Well as you know, I was one of the ones who loved it (and that’s rare for me….I don’t often rave about a book, LOL…in fact, I’m told that I am not generous enough when reviewing books), but I loved reading your opinions on this novel. You’re so well-spoken, it’s always a joy to read your reviews.

    I guess they’re really playing up the vampire bit, although that was such a small bit of the story for me that I really wouldn’t even put it in the same section as vampire/zombie/whatever books. Oh well, looks like they are going for “sales by association.”

    But here’s my new mission: I’ve never read The Stand and yours isn’t the first comparison to the King novel that I’ve read….so because I have a copy of The Stand on my shelf, I’m going to read that in July and do a comparison post just for fun. 🙂

  25. Nymeth says:

    This sounds like a gripping read, even if not exactly life-changing. And sometimes that’s enough to make me happy. Having said that, I think I’ll probably read The Stand instead.

  26. sagustocox says:

    This is a book I would pick up simply because there are vampires in it, though the daunting page count would leave me wary. I’ve heard great reviews of the book, and yours is the first I’ve read that isn’t all that positive. I really am glad that you’ve thrown your voice out there about this book because it tempers the hype for me a bit and brings my expectations (probably) more in line with the reality of the book.

    On a separate note, you should be receiving a book from me soon.

  27. Alyce says:

    It sounded interesting right up until the “vampire-zombies” part. Why oh why must everything be vampires and/or zombies?

  28. Lisa says:

    I’m starting to read more reviews like yours which make me think that if I’m going to read a 760 page book, there are better choices for me.

  29. This was just a 3 stars for me too, makes me wondered if I miss something when there were so may VERY POSITIVE reviews out there!

    My review:
    http://mentalfoodie.blogspot.com/2010/06/book-review-passage-by-justin-cronin.html

  30. I had only read The Hunger Games out of the other dystopian books you mentioned (and I love this series), which one would you recommend?

    • Of the dystopias I mention, I really love Patrick Ness series, which starts with The Knife of Never Letting Go. I thought it was weird that all these people were praising it, because the title was kind of not appealing, but you just fall in love with the people in this book! And the story is pretty cool too!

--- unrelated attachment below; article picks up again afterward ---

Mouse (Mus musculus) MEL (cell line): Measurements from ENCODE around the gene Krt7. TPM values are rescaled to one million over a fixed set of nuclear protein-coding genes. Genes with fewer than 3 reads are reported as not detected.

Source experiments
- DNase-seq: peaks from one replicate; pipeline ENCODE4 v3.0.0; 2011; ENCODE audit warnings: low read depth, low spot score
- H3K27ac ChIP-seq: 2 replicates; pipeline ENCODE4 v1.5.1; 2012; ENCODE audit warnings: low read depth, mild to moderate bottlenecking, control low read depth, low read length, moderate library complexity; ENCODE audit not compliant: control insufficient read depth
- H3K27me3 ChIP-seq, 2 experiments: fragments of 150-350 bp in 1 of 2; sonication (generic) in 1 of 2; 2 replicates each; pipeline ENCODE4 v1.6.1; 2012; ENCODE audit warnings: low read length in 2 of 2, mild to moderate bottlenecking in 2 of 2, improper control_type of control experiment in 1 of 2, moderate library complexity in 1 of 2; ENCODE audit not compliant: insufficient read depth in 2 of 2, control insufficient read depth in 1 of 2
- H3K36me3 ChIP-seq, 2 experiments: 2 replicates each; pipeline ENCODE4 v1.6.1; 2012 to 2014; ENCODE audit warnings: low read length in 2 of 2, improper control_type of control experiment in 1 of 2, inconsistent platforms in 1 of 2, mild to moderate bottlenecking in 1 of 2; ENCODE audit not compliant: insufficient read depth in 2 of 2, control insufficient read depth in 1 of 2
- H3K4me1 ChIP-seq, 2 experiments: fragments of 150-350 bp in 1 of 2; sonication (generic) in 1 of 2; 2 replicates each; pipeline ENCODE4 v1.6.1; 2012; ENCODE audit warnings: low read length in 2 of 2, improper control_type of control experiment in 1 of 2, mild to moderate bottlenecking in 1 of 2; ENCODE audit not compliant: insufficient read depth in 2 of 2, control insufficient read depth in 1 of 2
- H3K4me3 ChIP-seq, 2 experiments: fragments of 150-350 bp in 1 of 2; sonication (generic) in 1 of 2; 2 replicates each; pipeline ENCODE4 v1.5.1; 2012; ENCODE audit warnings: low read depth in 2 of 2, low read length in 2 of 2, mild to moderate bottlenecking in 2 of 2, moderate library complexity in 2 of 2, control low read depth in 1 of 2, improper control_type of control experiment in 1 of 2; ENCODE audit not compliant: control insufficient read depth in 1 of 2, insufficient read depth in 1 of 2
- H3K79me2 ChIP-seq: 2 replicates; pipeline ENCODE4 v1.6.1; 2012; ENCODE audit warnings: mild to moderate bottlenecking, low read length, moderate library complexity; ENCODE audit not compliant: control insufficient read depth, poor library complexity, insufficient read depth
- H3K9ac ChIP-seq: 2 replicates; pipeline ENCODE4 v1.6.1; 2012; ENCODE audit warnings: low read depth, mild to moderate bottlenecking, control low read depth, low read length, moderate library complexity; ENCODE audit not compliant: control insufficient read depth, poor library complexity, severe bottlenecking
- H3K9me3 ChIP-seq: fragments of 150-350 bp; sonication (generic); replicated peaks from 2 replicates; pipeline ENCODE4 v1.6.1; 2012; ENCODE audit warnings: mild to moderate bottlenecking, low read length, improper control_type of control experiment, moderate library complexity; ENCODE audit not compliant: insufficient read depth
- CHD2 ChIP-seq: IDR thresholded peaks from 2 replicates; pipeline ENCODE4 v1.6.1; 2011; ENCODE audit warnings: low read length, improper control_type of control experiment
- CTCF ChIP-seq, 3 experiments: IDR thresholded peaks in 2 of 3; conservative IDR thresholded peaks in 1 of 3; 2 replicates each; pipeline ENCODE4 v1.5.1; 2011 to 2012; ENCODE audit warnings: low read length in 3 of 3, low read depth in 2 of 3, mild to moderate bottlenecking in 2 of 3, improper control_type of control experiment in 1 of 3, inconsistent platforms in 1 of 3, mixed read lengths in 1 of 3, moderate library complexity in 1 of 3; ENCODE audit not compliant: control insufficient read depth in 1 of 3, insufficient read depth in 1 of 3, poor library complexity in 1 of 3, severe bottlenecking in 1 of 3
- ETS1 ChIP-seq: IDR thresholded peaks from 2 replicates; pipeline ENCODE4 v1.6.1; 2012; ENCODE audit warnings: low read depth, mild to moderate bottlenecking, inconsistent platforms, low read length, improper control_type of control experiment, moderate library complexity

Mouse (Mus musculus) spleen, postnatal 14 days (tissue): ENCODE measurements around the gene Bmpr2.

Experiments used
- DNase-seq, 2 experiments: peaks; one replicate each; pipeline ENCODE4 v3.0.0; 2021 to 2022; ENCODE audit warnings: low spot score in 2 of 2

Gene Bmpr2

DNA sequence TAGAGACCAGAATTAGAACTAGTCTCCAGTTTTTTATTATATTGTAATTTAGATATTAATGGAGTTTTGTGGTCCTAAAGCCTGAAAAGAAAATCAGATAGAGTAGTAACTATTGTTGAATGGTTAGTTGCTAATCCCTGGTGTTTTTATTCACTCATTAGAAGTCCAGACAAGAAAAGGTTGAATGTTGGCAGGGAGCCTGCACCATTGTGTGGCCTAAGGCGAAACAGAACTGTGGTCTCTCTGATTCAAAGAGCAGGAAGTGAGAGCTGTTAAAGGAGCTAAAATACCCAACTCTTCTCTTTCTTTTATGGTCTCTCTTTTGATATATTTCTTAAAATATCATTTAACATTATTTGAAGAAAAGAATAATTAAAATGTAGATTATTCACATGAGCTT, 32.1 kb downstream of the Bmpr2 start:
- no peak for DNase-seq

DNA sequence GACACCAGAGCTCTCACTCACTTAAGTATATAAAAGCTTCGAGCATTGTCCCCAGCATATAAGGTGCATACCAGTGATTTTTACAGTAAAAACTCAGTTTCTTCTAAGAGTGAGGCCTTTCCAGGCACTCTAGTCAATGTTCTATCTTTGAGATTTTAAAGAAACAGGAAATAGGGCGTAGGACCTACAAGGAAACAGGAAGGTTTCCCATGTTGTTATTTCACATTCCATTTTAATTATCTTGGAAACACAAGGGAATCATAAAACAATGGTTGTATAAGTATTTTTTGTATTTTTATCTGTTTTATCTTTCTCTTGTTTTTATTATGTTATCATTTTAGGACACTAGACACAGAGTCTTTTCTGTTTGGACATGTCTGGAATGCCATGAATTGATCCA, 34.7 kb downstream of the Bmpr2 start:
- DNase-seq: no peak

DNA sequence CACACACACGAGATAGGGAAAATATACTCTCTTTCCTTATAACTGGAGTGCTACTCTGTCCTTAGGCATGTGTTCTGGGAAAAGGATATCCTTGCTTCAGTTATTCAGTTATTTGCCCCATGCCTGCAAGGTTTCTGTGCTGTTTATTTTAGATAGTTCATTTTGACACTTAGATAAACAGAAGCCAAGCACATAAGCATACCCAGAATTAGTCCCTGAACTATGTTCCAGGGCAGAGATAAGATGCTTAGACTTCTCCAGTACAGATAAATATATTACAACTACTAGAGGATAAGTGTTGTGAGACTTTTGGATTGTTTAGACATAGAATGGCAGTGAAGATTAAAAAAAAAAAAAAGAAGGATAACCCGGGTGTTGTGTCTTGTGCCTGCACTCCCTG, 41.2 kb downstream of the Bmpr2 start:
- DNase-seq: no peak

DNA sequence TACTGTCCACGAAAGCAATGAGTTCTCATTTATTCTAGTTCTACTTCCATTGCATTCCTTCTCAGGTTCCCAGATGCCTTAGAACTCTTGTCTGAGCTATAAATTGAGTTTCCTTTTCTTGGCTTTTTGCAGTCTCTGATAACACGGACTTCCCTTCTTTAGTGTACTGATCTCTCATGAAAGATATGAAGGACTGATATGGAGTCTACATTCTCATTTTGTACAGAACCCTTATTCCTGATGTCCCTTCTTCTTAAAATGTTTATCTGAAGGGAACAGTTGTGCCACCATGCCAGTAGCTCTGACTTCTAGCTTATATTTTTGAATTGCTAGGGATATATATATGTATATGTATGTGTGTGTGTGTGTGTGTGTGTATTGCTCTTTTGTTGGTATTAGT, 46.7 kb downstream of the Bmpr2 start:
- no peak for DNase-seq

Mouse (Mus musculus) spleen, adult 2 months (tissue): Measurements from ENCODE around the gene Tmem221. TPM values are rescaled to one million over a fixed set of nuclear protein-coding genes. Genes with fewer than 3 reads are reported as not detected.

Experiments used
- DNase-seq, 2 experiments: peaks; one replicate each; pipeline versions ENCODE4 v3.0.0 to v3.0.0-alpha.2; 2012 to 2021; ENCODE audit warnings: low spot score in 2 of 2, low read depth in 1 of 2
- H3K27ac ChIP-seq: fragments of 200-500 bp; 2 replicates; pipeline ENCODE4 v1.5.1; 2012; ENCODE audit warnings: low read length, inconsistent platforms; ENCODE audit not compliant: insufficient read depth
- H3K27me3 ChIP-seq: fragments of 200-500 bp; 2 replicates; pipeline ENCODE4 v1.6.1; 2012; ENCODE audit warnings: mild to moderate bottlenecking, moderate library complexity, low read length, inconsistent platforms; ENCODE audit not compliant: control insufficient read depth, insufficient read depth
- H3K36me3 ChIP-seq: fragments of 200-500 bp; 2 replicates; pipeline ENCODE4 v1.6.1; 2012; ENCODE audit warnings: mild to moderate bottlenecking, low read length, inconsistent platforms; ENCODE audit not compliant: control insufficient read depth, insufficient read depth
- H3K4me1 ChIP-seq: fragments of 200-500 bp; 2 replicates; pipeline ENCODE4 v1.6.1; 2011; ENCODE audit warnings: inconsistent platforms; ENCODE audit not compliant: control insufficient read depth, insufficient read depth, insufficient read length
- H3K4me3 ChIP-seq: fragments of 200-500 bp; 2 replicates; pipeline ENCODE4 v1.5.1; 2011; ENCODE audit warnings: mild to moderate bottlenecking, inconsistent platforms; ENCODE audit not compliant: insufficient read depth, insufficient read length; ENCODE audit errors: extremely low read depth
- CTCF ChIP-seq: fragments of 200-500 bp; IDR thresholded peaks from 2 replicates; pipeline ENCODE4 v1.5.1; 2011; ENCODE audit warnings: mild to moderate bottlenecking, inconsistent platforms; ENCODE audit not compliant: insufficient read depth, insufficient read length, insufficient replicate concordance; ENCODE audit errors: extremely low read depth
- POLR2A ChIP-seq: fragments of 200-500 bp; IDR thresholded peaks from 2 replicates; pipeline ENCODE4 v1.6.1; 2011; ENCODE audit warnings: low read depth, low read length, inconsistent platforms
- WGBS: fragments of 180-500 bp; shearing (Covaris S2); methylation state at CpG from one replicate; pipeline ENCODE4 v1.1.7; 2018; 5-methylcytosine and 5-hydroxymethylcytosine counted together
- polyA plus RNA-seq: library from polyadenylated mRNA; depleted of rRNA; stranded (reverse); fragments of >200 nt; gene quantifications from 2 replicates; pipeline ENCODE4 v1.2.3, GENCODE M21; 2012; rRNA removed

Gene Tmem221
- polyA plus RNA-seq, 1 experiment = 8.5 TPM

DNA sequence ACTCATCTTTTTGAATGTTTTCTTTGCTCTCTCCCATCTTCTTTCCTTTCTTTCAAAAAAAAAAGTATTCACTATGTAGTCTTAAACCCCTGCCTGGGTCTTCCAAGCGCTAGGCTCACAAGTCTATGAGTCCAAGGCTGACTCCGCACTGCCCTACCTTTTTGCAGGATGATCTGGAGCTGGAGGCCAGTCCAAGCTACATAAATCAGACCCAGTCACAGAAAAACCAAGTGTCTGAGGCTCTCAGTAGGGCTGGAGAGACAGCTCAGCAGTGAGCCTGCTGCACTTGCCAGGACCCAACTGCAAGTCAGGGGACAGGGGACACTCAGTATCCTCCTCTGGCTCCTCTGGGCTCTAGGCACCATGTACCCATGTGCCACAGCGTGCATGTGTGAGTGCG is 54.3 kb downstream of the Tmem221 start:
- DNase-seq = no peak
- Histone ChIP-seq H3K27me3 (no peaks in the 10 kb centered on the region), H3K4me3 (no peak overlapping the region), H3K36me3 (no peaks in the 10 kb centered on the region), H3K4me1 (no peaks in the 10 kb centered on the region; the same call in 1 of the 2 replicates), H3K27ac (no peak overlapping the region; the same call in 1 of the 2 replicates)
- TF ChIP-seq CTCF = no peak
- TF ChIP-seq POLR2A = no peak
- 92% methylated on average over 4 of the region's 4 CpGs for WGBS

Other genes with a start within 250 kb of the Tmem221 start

31. The old lady says:

    Please tell me WHO shot viral Galen and saved Theo, Maus, and baby.

  32. Mopsie says:

    This book starts out with a bang. You think the main characters are Amy and Wolgast. Not really; after the transition 100 years into the future, the book becomes a “Lifetime” movie. Too many characters, too many anticlimatic buildups to nothing. I’m finishing it because I paid for it. It’s not totally unreadable, just not as good as portrayed. Like “Rent”, maybe the movie will be better.

  33. Angel says:

    I didn’t like this book but I finished it nonetheless. I was wondering if someone could tell me if there was an explanation that maybe I missed about the zoo scene? Amy says the animals acted that way because “they know who I am” and at that point in the story she wasn’t anything that I know of, just an orphan. If she hadn’t been given the virus later in the story she would have died too so what did the animals know? I am confused.

  34. Pingback: The Passage – Justin Cronin – Farm Lane Books Blog

  35. ima says:

    well, I have to say I agree on mostly everything you wrote. it’s kinda a love-hate for me with this one. I think it could’ve been shorter for once (which doesn’t mean I’m not up to read 700+ pages, I often do, in fact), but some passages just become boring with time and I admit I skipped some parts where I knew what would happen anyway.
    what I never expected was this book to be a vampire book. since (here in Switzerland) it wasn’t advertised as such and NOWHERE on the cover or in the interior does it state it does deal with vampires, I really wished I’d knew before because then I’d probably hadn’t read it (since I just read two other vampire books and was kinda fed up with the theme).
    other than that I liked some characters (especially Wolgast and Micheal, and somehow Lish, which I think have the most depth in personality out of all the characters).
    though cornins diving into psychological states of a person are intersting, they sometimes seemed forced in my eyes. and even though I do love a good cliffhanger and riddles I don’t like it when there so much of it that you have to think every ten chapters when and who you’re reading about.
    so, in my opinion it’s a rather avarage book, not bad but not excellent either, so I guess I’m with you too, when I can’t really fathom the hype about it [and I’m rather curous about how they will do the movie. now that really will be intersting…].